(Parenthetically, three of the most ominous characteristics of Sanoma Tora are that she is unpleasant, a gold-digger, and no man is good enough for her. In some ways this is a retelling of the Brothers Grimm story "King Roughbeard.")
Fortunately he encounters an escaped slave girl - Tavia - who turns out to be a bit of a warrior girl herself. He ends up falling in love with her, rescues Sanoma Tora, and when Sanoma professes her undying love (meaning about for two weeks) for Tan Hadron, he tells her that he prefers the escaped slave girl. She goes all female-hysterical on him, which he ignores.
In other words, because Sanoma Tora showed herself to be an unworthy woman Tan Hadron withdrew from her his chivalrous behavior, just as so many men today have withdrawn chivalrous behavior from unworthy women. As I said, chivalry is freely chosen and is not an obligation or duty.
The code of chivalry in my opinion is based on European men's instinctive desire to protect women. Think of how it's supposed to be "women and children first" on lifeboats. In fact a man who saves himself over women and children (such as Cal the Cad in Titanic) is considered a villain.
I don't read much fiction anymore but I did read the first two Harry Potter novels. I liked the first but not the second. As I was reading the first I knew that "J.K. Rowling" was a woman.
Harry isn't masculine but effeminate. And he allowed the Dursleys to terribly abuse him and did nothing about it. Harry would not have even made a good Cub Scout. There is very little about him that is chivalrous and he's certainly no Tarzan (the most famous creation of ERB).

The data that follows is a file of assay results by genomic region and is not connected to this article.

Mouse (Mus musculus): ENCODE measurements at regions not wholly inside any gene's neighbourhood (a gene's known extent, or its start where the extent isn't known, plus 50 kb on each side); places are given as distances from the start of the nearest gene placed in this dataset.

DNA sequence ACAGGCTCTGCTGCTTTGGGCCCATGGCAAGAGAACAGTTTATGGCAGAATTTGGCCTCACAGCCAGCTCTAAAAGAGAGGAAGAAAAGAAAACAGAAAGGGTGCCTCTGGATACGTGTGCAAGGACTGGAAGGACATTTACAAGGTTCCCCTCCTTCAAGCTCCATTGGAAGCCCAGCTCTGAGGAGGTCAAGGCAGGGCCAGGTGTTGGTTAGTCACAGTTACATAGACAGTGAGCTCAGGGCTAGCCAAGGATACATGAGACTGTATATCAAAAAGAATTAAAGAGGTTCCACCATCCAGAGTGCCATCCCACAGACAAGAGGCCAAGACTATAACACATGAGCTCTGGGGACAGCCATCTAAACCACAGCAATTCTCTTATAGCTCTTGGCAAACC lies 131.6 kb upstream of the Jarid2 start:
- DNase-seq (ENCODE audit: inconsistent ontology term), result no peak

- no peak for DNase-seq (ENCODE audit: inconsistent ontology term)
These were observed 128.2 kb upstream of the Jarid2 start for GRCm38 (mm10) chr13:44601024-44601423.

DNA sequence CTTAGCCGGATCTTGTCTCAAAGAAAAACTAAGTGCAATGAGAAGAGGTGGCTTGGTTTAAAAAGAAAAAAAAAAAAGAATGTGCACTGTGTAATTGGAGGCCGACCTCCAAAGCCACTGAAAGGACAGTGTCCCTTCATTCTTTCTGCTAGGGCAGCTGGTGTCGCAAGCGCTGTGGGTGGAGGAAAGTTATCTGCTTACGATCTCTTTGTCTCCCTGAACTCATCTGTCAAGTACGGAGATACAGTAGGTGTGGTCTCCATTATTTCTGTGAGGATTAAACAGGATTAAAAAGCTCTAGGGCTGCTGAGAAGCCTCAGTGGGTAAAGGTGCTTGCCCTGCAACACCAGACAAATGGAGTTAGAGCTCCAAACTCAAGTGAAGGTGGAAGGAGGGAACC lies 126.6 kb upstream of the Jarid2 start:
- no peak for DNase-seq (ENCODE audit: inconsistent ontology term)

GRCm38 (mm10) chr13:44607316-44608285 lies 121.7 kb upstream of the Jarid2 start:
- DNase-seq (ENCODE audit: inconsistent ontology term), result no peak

Chivalry only comes from a position of strength. In other words, being armed and willing to do violence to the Bad Guys, including killing them. To the degree that society become anti-gun chivalry will decline.
In other words, liberalism is anti-chivalrous! For one thing it's based on the idea that human nature is plastic and there are no differences between men and women. This is not only nonsense; it's dangerous nonsense.
The best definition of a liberal that I've encountered is someone who'd rather see a woman raped and strangled with her own pantyhose than defend herself with a handgun. Then you get some really bizarre beliefs, such as people who think they can legislate away violence by not allowing boys to draw war scenes on the backs of their school papers (which is what all of us did as children). "Zero tolerance" means "zero brains."
These days, a chivalrous man would would own and know how to use several firearms, and be willing to do violence to protect the weak and helpless. If cartoon heroes can do this (and aren't all of them armed?) why men should do it, too.
Feminism, which is leftist/lesbian, has been busy for the past 40 years destroying chivalry. This has made men confused and women probably more so, since they expect to be the equal of men except when they don't want to be equal and expect men to be chivalrous. That would be amusing if it wasn't pathetic.
Leftism has done great harm to the world. Leftist feminism has done great harm to men and women.
The fact that so many men are lost and confused is why the Manosphere exists. It is in many ways a needed corrective to the destructive influence of feminism. In other way it's pretty damned retarded, such as in the cases of men who memorize every definition of an Alpha, a Beta, a Gamma, a Delta and an Omega, and really think these categories exist and try to apply them to their lives.
People learn by imitation (hence the memorization I just mentioned). If I had my way ERB would be taught in the schools to six-year-old boys. And King Arthur and the Knights of the Round Table. And the Greek myths.
The answers to most of our problems were figured out thousands of years ago. A lot of them are in the Bible, which I consider not so much religion but good practical wisdom about human nature. Of course you don't get Bible stories taught in school anymore, either.
I'd settle for Edgar Rice Burroughs. I think almost all six-year-old boys would too.